The cat is out of the bag. Right off the heels of the much talked about and anticipated Mango update for Windows phone, Microsoft is still rocking and rolling with the unveiling of the Windows 8 UI. But to save me some time of trying to explain how it works, just watch the video below. No skipping! Watch it all!
Now then, do you see what I see? You didn’t have to look too close to notice SUCCESS! Success you say? How so? Well, let’s start with the obvious. Windows 8 is the next version of windows 7, thus it will be successful J
Jokey joke aside, the Windows 8 UI is heavily influenced by its little brother windows phone. Problem? No; not at all. Windows phone was designed with a “glance and go” mentality in mind; and as it turns out, glancing at a tile with just the right amount of info needed is a good thing! Not only a good thing, but a great ally to productivity.
The start menu has also enjoyed a “think over.” You see what I said just there? Not the start button, but the start MENU! Your landing page in the new UI will be referred to as the start menu. Here you will have your desired tiles ready for display and further instructions. Think, windows phone home screen, but with much more real-estate.
The animations are very fluid and surprisingly responsive. The gestures are sight to behold! Watching the demo of the UI, I didn’t once get the feeling “this is off.” The new UI elements like the “Snap” feature work hand in hand with productivity. The gesture to switch between running applications just worked! That’s all we need it to do! Although, I expect Microsoft to implement some sort of task switching method before launch, the back button concept won’t be cutting it here.
But here is where it gets tricky, let’s say you have a tile for your outlook occurrences. When you click that tile, you’re not treated some Microsoft special UI version of outlook. The touch UI relieves itself, and the regular old Windows 7 UI and your regular old outlook are now at your attention. What does this mean? Should you be excited of disappointed?
Allow me to disappoint your first. Some either disagree or are confused by this dual UI thing. Why in the world would you take 3 steps forward with such a ground breaking UI, to take two steps backward when a legacy application or service is performed? This is a valid concern. It could confuse the consumer and give the perception of a general lack of consistency. Damn it Microsoft, did you really come this far to do that?!
Now, let me excite you! Yes, Microsoft did indeed come this far to do exactly that. But it’s not a disappointment. Just for a second, adjust your way of thinking. Allow yourself to be introduced to the “blur,” the “bridge,” or even the “middle ground” that is the dual UI madness. It really isn’t that bad. Ya see, when running this new UI on a tablet, you’ll want to do tablet things. Silly birds, twitting and even facebooking about how much you love my writing style. After that you will turn it off and act as if you have something better to do. But what if you’ve actual work to do? So now you have to launch ye old outlook 2010. This is in many ways is Sparta, but most of all, this is still Windows; and when it’s time to get down to productivity we all expect full functionality. Let’s call this mode of functionality “production mode” or even “power user mode.”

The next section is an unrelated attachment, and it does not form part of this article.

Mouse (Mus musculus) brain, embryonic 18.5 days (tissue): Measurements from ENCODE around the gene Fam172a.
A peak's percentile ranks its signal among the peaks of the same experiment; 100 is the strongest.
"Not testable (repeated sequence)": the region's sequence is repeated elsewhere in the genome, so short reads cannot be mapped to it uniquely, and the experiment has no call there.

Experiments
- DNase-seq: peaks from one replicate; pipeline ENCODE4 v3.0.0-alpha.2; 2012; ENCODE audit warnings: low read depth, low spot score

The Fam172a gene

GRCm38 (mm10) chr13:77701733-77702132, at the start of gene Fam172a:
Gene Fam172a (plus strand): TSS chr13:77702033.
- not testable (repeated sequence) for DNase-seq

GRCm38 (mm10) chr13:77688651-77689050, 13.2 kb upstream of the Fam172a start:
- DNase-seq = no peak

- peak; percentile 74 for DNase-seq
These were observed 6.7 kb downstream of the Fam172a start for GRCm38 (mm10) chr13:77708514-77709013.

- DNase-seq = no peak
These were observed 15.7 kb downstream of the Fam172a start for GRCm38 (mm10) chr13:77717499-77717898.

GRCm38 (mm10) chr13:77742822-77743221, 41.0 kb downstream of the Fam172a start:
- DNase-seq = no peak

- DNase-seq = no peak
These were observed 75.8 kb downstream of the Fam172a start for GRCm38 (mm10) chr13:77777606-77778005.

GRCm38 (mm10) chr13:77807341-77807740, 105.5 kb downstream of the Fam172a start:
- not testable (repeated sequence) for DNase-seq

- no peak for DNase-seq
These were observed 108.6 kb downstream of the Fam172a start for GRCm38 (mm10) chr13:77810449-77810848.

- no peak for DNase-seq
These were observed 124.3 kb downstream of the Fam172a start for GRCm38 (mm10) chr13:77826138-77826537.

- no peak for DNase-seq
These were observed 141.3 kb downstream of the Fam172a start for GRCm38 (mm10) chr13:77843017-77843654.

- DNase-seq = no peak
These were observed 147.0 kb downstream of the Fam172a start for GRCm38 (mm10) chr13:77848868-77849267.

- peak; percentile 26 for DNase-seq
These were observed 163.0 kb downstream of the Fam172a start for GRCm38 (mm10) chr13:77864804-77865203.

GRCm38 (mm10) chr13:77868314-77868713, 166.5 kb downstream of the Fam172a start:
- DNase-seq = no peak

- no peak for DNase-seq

When I make the choice to lunch outlook or switch into power user mode, i really don’t want to see the flashy UI. I want and need outlook to work and be as productive as it has always been. So what’s it to me if the flashy UI goes away, and the familiarity of production is at hand when I need it? Interesting, isn’t it?
Even in doing so, there is still a great deal of faith that must be placed in Microsoft’s touch technology when running the classic UI. For it is the same classic UI that has failed Microsoft many times in the past. So we’ll have to wait and see just how good the classic UI will carry on its interactions with touch.
Tablet, tablet, tablet, who cares. What of the desktop? Rumor has it, neither of these UI’s can be fully turned off. How the hell is that going to work with a regular mouse and keyboard? Again, some faith in Microsoft is required here as well. Personally, I can see how performing these gestures with a mouse could be annoying. I don’t expect either UI to be fully turned off, but I am confident Microsoft will offer a “classic” UI mode option; like they have done for every version of Windows in the past. So not much worries there. But for the “yea, but that’s stupid” crowd. Have a look at media center. Media center and all its glory never found the fame it deserved. Yet, I have a dedicated PC hooked up to my TV only to run media center. It really is a marvel and far ahead of anything else on the market, but you wouldn’t know that; would you? Of course not. Why? Because it’s just a UI shell made for a purpose, if that purpose is not at hand, then why the hell would you care about that UI? With this in mind, if the Flashy UI bothers you on a desktop or laptop, switch to classic mode and keep it moving!
Watching the UI demo over and over again, there is one thing that strikes me ever so subtle about it all. This thing screams for a “kinect” like interaction. There is no reason navigating the UI couldn’t be done with Kinect like gestures. Can you imagine? WOW!
So, what do I think? Let’s ride out to the “blur” between touch friendly UI and desktop production. Let’s see if the “blur” Microsoft is brewing can satisfy the ever so disappointed “Mac OS tablet” crowd. Every Photoshop ninja to wet their pants when the iPad was announced, only to meet the face palm after it’s iPod ways came to light….let’s see if Microsoft can draw that crowd. Let’s see if Microsoft can step outside the box and deliver a tablet solution that doesn’t involve mp3 player roots. That’s what I think. What about you?